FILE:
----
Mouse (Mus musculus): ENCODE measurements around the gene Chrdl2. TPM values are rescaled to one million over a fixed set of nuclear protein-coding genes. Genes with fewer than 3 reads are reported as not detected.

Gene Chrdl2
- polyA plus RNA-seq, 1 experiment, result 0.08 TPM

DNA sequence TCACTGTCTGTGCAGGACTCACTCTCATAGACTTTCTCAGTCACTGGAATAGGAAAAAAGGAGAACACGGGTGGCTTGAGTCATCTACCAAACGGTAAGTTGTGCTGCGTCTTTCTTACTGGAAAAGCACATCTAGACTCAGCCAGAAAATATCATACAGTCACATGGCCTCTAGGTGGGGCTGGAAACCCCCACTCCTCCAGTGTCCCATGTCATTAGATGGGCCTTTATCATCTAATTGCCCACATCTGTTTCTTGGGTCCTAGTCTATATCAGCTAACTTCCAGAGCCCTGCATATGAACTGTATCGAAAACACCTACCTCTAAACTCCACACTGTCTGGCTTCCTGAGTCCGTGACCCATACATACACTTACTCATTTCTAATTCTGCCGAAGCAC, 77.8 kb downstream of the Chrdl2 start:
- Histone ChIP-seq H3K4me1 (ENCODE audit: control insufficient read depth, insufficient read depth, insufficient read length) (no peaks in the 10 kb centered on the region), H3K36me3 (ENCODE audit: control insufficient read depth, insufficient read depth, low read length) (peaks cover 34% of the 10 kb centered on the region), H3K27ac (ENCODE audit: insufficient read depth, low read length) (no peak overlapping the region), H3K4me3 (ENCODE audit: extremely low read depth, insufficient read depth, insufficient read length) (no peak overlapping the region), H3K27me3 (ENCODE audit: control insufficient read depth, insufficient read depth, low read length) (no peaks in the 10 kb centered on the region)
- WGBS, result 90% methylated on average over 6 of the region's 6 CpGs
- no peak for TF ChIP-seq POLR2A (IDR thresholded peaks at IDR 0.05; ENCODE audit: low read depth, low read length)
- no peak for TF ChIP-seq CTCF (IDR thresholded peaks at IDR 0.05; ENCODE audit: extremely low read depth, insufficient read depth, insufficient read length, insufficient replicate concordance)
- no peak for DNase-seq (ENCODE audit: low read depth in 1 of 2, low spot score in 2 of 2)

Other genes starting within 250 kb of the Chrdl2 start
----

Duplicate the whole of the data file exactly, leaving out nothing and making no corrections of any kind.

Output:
Mouse (Mus musculus): ENCODE measurements around the gene Chrdl2. TPM values are rescaled to one million over a fixed set of nuclear protein-coding genes. Genes with fewer than 3 reads are reported as not detected.

Gene Chrdl2
- polyA plus RNA-seq, 1 experiment, result 0.08 TPM

DNA sequence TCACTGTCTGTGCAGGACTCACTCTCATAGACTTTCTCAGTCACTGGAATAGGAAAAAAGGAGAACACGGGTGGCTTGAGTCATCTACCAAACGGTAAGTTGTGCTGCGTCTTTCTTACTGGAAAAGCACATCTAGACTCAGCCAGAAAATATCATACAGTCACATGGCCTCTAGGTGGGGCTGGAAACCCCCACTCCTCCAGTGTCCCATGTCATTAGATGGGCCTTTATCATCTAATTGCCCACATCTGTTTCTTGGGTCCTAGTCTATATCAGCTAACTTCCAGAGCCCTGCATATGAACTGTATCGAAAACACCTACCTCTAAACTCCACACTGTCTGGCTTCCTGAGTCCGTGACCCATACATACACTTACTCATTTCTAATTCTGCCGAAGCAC, 77.8 kb downstream of the Chrdl2 start:
- Histone ChIP-seq H3K4me1 (ENCODE audit: control insufficient read depth, insufficient read depth, insufficient read length) (no peaks in the 10 kb centered on the region), H3K36me3 (ENCODE audit: control insufficient read depth, insufficient read depth, low read length) (peaks cover 34% of the 10 kb centered on the region), H3K27ac (ENCODE audit: insufficient read depth, low read length) (no peak overlapping the region), H3K4me3 (ENCODE audit: extremely low read depth, insufficient read depth, insufficient read length) (no peak overlapping the region), H3K27me3 (ENCODE audit: control insufficient read depth, insufficient read depth, low read length) (no peaks in the 10 kb centered on the region)
- WGBS, result 90% methylated on average over 6 of the region's 6 CpGs
- no peak for TF ChIP-seq POLR2A (IDR thresholded peaks at IDR 0.05; ENCODE audit: low read depth, low read length)
- no peak for TF ChIP-seq CTCF (IDR thresholded peaks at IDR 0.05; ENCODE audit: extremely low read depth, insufficient read depth, insufficient read length, insufficient replicate concordance)
- no peak for DNase-seq (ENCODE audit: low read depth in 1 of 2, low spot score in 2 of 2)

Other genes starting within 250 kb of the Chrdl2 start